I follow income stocks pretty religiously, though I’ll admit it’s been a while since I’ve looked at tobacco stocks, which are some of the most consistent and well-known. I sold my last tobacco stock – Marlboro maker Altria – about a year ago when I took a long, hard look at the dividend yield (then about 4%) and decided it no longer made sense to own as an income stock. At that price, there was a lot of potential downside and very little upside.
Or so I thought…
Altria’s stock price has enjoyed a nice 20% bump since then, and the yield has shrunk to just 3.6%. The stock trades for 23 times earnings… which is a slight premium to the broader market.
Now, I’m not the biggest fan of bubbly tech stocks like Facebook or Amazon. But I can promise you this: I’d much rather pay the current multiple of 84 times earnings for Facebook or even 460 times earnings for Amazon… even though I consider those valuations to be wildly excessive… because I believe there’s at least a chance they could grow into those valuations.
It could happen. But tobacco stocks operate in an industry in terminal decline. Volumes for cigarette sales fall with every passing year, and the regulatory noose just keeps getting tighter.
Now, there’s nothing wrong with buying a stock in a declining industry, particularly if you’re playing it as a short-term trade. And even as a long-term holding, it can make sense so long as you’re buying them as deep-value stocks, and realizing a decent current return via an outsized dividend. But there is no scenario under the sun in which tobacco stocks should trade at a premium to the broader market.
None. Nada. Zip.
This is how desperate investors are for yield these days. They’re willing to accept a sub-4% yield on a no-growth company in a slowly dying industry because they can’t find a better yield elsewhere.
Well, the fact is, they’re not looking hard enough.
As I wrote two weeks ago, prices in several corners of the income market are actually downright cheap. Yields of over 10% are common in mortgage REITs and business development companies. (Incidentally, I recommended one of my favorite mortgage REITs in the last issue of Boom & Bust.)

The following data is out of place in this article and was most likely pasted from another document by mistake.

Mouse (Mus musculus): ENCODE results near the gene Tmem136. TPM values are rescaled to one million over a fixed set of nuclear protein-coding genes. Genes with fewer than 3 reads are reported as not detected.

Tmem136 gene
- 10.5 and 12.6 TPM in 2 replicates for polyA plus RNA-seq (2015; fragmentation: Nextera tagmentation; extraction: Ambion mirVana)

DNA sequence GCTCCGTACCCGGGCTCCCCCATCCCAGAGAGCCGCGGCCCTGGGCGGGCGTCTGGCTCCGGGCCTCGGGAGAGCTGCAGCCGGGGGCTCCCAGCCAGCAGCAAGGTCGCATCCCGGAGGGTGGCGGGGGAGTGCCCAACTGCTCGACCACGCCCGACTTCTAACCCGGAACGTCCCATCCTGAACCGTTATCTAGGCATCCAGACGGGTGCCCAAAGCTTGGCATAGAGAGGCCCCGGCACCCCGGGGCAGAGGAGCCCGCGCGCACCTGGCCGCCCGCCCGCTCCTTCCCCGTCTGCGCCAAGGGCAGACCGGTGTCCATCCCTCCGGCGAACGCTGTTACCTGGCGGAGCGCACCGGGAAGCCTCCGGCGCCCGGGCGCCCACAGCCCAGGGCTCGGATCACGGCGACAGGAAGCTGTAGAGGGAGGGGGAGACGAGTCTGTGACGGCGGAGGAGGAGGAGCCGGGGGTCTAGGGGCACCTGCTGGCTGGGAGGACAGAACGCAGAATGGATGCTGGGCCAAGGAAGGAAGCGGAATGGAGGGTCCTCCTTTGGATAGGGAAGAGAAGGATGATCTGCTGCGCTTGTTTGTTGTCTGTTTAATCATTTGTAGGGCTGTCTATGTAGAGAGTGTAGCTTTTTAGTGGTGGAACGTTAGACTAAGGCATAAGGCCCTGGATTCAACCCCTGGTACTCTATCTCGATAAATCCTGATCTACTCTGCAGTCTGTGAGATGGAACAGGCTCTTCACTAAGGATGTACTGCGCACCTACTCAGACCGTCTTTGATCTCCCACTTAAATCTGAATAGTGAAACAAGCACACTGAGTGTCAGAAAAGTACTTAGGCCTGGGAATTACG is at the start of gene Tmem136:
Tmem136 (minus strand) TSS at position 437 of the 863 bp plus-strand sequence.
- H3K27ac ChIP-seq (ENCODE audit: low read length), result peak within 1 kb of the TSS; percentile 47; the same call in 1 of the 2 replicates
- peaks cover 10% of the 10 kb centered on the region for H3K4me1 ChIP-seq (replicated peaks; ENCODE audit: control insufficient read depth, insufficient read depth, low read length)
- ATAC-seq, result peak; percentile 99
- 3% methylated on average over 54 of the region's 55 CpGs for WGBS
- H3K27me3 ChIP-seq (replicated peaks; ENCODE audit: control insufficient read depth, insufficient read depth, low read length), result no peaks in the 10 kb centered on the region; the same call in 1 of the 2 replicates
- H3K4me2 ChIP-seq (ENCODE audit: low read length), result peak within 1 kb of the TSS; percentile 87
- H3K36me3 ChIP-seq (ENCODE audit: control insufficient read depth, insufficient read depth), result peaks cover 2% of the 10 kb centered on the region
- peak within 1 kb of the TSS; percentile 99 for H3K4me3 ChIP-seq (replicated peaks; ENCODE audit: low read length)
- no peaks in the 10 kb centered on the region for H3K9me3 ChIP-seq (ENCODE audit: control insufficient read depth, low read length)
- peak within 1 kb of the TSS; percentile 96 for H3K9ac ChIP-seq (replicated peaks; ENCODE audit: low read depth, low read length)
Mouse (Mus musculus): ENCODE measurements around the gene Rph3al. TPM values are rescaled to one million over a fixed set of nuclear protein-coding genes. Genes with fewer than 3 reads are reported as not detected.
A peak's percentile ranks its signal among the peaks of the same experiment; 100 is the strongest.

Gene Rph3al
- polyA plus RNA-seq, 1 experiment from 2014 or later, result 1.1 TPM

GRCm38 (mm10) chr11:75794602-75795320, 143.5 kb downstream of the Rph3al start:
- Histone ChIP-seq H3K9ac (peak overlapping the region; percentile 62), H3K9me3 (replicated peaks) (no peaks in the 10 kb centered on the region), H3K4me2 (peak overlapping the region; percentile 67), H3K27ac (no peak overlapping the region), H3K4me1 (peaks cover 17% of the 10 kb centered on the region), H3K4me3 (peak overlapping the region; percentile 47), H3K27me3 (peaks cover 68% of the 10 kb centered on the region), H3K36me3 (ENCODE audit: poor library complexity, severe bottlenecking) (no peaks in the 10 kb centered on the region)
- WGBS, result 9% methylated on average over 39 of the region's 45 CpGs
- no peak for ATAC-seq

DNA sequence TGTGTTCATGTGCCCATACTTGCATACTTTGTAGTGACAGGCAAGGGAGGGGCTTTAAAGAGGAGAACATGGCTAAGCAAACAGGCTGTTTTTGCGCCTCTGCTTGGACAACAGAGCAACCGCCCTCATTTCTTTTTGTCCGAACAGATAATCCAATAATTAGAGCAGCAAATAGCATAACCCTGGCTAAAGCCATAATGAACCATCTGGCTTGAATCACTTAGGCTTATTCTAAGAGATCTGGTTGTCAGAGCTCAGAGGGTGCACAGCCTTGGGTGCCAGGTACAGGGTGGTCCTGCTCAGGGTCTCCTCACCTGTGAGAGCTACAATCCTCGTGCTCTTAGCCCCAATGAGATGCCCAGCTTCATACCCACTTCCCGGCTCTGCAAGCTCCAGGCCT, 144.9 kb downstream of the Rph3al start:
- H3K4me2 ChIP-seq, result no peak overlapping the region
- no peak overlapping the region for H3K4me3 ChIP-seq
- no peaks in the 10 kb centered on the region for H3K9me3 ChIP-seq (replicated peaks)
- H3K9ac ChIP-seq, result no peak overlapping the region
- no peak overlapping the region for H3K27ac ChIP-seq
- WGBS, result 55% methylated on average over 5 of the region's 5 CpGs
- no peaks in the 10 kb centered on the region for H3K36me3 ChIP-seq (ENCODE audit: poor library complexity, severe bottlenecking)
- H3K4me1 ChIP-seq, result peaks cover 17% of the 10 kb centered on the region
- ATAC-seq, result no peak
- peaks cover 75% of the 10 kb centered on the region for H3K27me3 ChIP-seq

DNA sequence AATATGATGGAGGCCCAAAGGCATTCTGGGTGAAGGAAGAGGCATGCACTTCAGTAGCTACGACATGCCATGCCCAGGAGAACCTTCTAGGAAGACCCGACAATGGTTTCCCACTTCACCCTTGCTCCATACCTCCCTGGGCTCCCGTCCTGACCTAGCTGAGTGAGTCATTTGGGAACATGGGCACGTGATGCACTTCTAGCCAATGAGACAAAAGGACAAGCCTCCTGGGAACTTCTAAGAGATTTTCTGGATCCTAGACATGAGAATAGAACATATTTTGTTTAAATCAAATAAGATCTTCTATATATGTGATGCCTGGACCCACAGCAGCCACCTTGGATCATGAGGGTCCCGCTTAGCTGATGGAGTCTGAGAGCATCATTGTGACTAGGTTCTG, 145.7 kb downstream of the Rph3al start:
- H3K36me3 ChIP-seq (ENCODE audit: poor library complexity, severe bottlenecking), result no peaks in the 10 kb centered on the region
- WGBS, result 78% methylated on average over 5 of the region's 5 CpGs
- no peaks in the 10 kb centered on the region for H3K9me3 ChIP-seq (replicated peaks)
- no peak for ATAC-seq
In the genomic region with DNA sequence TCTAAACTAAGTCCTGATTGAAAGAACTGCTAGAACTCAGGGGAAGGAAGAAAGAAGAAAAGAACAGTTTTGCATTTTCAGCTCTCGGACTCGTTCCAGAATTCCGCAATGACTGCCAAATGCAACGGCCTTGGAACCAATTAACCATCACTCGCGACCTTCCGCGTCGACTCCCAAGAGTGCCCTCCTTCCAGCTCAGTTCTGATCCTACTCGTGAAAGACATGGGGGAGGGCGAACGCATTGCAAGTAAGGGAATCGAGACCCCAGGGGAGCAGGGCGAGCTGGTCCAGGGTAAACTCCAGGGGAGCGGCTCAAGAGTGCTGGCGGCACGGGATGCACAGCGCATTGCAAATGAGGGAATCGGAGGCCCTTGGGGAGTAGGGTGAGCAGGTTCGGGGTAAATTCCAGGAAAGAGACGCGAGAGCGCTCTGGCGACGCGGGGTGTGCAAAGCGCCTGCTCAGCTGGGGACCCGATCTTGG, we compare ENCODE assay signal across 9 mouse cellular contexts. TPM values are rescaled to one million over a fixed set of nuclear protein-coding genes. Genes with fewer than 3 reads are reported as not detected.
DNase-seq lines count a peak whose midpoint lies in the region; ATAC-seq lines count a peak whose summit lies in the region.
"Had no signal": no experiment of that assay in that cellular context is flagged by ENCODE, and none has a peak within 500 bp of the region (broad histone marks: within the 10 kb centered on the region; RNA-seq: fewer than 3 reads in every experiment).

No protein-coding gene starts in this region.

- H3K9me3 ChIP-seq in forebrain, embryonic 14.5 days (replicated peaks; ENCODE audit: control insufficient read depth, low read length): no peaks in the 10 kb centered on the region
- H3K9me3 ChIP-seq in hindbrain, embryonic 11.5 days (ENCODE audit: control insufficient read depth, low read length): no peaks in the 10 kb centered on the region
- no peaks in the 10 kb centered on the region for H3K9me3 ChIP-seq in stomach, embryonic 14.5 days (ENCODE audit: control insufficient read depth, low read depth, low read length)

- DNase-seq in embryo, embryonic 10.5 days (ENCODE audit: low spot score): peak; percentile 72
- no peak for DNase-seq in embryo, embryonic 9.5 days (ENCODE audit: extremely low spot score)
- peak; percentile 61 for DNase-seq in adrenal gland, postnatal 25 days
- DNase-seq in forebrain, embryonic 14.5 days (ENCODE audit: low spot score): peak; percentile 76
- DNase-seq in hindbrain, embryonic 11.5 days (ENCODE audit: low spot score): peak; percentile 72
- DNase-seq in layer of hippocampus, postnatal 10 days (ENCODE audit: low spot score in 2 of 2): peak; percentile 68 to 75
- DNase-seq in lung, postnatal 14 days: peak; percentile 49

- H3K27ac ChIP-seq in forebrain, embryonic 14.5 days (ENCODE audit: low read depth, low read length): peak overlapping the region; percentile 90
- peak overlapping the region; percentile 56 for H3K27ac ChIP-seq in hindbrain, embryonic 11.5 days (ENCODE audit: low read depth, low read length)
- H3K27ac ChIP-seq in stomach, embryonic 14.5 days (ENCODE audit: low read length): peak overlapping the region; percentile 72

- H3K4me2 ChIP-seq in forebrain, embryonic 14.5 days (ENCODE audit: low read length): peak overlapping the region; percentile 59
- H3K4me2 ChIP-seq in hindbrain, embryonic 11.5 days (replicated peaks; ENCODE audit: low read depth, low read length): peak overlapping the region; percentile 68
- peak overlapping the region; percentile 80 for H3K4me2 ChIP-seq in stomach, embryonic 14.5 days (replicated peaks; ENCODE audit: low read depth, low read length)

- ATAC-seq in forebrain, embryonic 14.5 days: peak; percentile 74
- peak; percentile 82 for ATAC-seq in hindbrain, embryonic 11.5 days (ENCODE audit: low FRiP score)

These sectors are not without their risks, of course. Mortgage REITs borrow a ton of money, and investors are rightfully scared of anything with leverage right now. But the selling appears to have already happened, and for whatever risk is left, the current prices and yields are a fine compensation.
But while I like select mortgage REITs and business development companies, I see the very best opportunities in closed-end funds.
As a group, closed-end funds are trading at some of the deepest discounts to net asset value since the 2008 meltdown and its aftermath. It’s not unusual these days to find funds trading for 80 cents on the dollar. And some of the yields can be downright spectacular.
In the last issue of Peak Income, Rodney recommended a solid municipal bond fund paying a fat 6.7% yield… tax free. If you’re in the highest tax bracket, that amounts to a tax-equivalent yield of over 11%.
Now, getting these kinds of yields involves taking a modest amount of risk. The fund employs a little leverage and owns a small amount of bonds issued by some shaky issuers like Illinois and Puerto Rico.
But the vast majority of the fund invests in bonds whose state and local governments you can reliably expect to service their debts. And believe me, I consider a fund like this a lot safer than an Altria tobacco company trading at today’s prices.
Later this week I’ll be adding a new recommendation to the portfolio: a solid REIT fund offering an 8% dividend, and backed by some of the biggest, safest names in the business.
Editor, Dent 401k Advisor